American Property Casualty Insurance Association
  • Staff Contact: Brooke Kelley     
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  • February 21, 2018
  • Severe Storm Season Already Beginning in Several States
  • CHICAGO — While it is impossible to predict how severe the weather will be during the next few months, the Property Casualty Insurers Association of America (PCI) urges homeowners to take precautions such as putting together an emergency supply kit and making sure their auto and homeowners insurance policies are up to date.

    Hailstorms and tornado activity generally reach their peak in April and May. However, in Texas, Louisiana, and few other states severe weather is already moving through communities and producing property damage. This time of year, violent wind storms, flooding, and large hailstorms cause billions of dollars in property damage.

    “The number of people affected by deadly and damaging storms this spring is quickly rising, which is why insurers urge you to take time now to get prepared,” said Christopher Hackett, PCI’s senior director of personal lines policy. “No matter where you live in the country it is important that you have a severe weather plan, emergency kit, NOAA weather radio, and other emergency supplies. It is equally important homeowners, renters, and business owners conduct a review of their insurance policies and discuss coverage options with their insurance agent or company to make sure they are adequately covered.” 

    Most tornado, windstorm, hail, and similar severe weather-related losses are covered by either homeowners, renters, or commercial insurance policies. Tornado losses to a home are covered by the windstorm peril under the homeowners’ insurance policy. Renters insurance also provides coverage to policyholder possessions under this peril. Business owners are covered under their commercial policies. Protection from windstorm or hail damage for cars is covered under the comprehensive portion of the automobile insurance policy.

    It's important to prepare for flooding as we approach the spring and summer months. Heavy rains and in some areas melting snow can quickly create dangerous flash floods. It is important for homeowners to know that flood insurance is not typically covered by a homeowners insurance policy. However, it is available as a separate policy through the National Flood Insurance Program.

    Consumers should also make sure to review their insurance policy, take a home inventory, and keep your insurer or agent’s number handy. If you have an insurance claim, there are several things you can do, such as photograph the damage and make an inventory of what was lost and damaged to help expedite the recovery process.

    Pre-Storm Tips:

    Conduct a detailed inventory of your possessions including receipts along with descriptions and photos of your home's contents.

    Keep your insurance policy and agent information along with other important information with you or in a secure place.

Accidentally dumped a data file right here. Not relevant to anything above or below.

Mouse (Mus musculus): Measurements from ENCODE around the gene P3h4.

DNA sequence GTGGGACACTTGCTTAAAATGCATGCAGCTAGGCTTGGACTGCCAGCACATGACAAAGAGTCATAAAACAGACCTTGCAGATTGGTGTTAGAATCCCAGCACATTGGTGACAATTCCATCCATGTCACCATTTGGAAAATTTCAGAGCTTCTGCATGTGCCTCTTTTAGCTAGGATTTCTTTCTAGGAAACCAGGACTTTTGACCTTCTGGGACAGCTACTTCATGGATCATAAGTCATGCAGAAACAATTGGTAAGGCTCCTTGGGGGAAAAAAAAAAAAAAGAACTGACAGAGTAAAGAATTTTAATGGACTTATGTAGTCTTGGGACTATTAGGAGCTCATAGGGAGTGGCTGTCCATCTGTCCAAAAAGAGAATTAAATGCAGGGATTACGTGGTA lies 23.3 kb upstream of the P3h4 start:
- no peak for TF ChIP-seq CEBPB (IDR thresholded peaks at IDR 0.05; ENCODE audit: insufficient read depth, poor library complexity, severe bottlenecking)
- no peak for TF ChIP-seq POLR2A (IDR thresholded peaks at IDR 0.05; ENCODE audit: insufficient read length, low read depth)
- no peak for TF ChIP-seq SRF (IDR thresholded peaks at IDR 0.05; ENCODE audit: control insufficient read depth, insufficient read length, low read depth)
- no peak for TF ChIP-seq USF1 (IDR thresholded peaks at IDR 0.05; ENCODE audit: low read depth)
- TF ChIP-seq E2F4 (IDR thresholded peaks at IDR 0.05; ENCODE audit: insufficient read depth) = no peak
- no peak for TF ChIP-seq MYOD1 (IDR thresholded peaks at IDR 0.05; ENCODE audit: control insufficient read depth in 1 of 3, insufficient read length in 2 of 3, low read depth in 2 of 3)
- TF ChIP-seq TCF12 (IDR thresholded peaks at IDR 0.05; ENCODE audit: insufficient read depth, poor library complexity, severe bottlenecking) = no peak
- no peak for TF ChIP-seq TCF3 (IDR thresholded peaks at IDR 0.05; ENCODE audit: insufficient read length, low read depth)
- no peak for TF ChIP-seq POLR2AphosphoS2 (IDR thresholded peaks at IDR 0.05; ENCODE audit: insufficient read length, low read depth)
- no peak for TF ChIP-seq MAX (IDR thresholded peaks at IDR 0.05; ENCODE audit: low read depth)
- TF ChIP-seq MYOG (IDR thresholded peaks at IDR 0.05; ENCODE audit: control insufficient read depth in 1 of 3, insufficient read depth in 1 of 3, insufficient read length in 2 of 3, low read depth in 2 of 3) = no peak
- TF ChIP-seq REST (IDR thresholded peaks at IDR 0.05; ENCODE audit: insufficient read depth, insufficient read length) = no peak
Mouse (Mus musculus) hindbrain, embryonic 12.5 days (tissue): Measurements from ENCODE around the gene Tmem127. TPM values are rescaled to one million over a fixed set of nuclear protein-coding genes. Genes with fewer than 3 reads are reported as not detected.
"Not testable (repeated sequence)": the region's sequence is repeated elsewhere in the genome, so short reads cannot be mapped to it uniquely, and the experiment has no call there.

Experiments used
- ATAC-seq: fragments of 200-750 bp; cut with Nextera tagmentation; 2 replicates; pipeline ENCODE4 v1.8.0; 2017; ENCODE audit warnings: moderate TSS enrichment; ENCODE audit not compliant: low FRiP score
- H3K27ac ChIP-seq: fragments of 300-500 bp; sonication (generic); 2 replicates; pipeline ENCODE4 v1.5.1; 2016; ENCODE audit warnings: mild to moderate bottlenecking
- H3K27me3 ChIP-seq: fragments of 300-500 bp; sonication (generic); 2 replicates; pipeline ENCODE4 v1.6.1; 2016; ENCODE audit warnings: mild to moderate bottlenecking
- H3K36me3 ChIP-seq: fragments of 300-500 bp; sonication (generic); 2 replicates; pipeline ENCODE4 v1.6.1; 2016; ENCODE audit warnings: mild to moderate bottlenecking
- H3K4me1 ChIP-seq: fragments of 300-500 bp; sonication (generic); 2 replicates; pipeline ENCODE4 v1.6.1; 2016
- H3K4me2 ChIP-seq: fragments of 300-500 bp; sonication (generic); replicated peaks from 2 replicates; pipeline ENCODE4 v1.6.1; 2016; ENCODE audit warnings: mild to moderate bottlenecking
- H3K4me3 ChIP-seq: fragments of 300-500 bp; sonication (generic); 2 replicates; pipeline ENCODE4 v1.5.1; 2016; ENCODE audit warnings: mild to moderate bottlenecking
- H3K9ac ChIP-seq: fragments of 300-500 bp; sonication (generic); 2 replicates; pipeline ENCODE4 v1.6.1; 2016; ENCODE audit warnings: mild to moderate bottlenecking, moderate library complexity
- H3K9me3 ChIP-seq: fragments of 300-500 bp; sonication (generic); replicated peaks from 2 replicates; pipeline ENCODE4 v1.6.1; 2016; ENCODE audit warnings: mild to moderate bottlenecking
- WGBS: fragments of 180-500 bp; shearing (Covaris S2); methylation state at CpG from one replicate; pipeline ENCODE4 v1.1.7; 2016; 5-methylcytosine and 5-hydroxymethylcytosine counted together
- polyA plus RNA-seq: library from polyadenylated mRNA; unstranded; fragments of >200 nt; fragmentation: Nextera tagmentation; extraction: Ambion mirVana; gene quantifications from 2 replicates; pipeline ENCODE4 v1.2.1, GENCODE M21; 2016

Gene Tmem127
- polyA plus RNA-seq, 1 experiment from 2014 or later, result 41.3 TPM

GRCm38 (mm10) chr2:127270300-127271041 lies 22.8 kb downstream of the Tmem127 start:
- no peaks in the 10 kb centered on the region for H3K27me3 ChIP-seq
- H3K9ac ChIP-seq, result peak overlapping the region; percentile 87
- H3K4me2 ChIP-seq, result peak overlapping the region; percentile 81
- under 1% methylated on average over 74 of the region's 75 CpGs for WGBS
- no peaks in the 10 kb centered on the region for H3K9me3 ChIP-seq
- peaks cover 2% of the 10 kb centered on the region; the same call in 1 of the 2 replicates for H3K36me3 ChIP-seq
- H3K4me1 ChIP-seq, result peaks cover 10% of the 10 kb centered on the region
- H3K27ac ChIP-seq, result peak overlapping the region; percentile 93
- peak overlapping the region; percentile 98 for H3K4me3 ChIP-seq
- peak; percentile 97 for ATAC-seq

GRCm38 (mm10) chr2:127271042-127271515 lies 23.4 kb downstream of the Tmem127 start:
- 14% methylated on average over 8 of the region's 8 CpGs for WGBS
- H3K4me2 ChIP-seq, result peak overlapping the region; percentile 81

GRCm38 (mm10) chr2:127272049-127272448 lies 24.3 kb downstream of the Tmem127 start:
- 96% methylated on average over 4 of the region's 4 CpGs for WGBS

Keep a cell phone charged and with you for emergencies.

    If you have one, keep a laptop computer close by. Most insurance companies allow claims reports to be submitted via the Internet.

    Understand your flood risk by determining if you live in a floodplain or if you’re in an area that has flooded previously — there’s a chance it will flood again.

    Make sure you have flood insurance.

    Be prepared to evacuate to higher ground if necessary. Listen for weather alerts or flood warnings and map out multiple evacuations routes.

    PCI Flooding Tips Precautions:                                                                                   

    Review your property insurance policy, especially the “declarations” page, and check whether your policy pays replacement costs, or actual cash value for a covered loss.

    Inventory your household items, and photograph or videotape them for further documentation. Keep this information and your insurance policies in a safe place.

    Keep the name, address, and claims-reporting telephone number of your insurer and agent in a safe and easily accessible place.

    Protect your property by covering all windows with plywood or shutters, moving vehicles into the garage when possible and placing grills and patio furniture indoors.

    Keep all receipts for any repairs, so your insurance company can reimburse you.

    Check with your insurance adjuster for referrals to professional restoration, cleaning and salvage companies if additional assistance is needed.

    Make sure watercraft are stored in a secure area, like a garage or covered boat dock. A typical homeowner’s policy will cover property damage in limited instances for small watercraft, and separate boat policies will provide broader, more extensive property and liability protection for larger, faster boats, yachts, jet skis and wave runners. Additional information can be found on PCI Hurricane Headquarters or Flooding Headquarters

  • PCI promotes and protects the viability of a competitive private insurance market for the benefit of consumers and insurers. PCI is composed of nearly 1,000 member companies, representing the broadest cross section of insurers of any national trade association. PCI members write $220 billion in annual premium, 37 percent of the nation's property casualty insurance. Member companies write 44 percent of the U.S. automobile insurance market, 30 percent of the homeowners market, 35 percent of the commercial property and liability market and 37 percent of the private workers compensation market.
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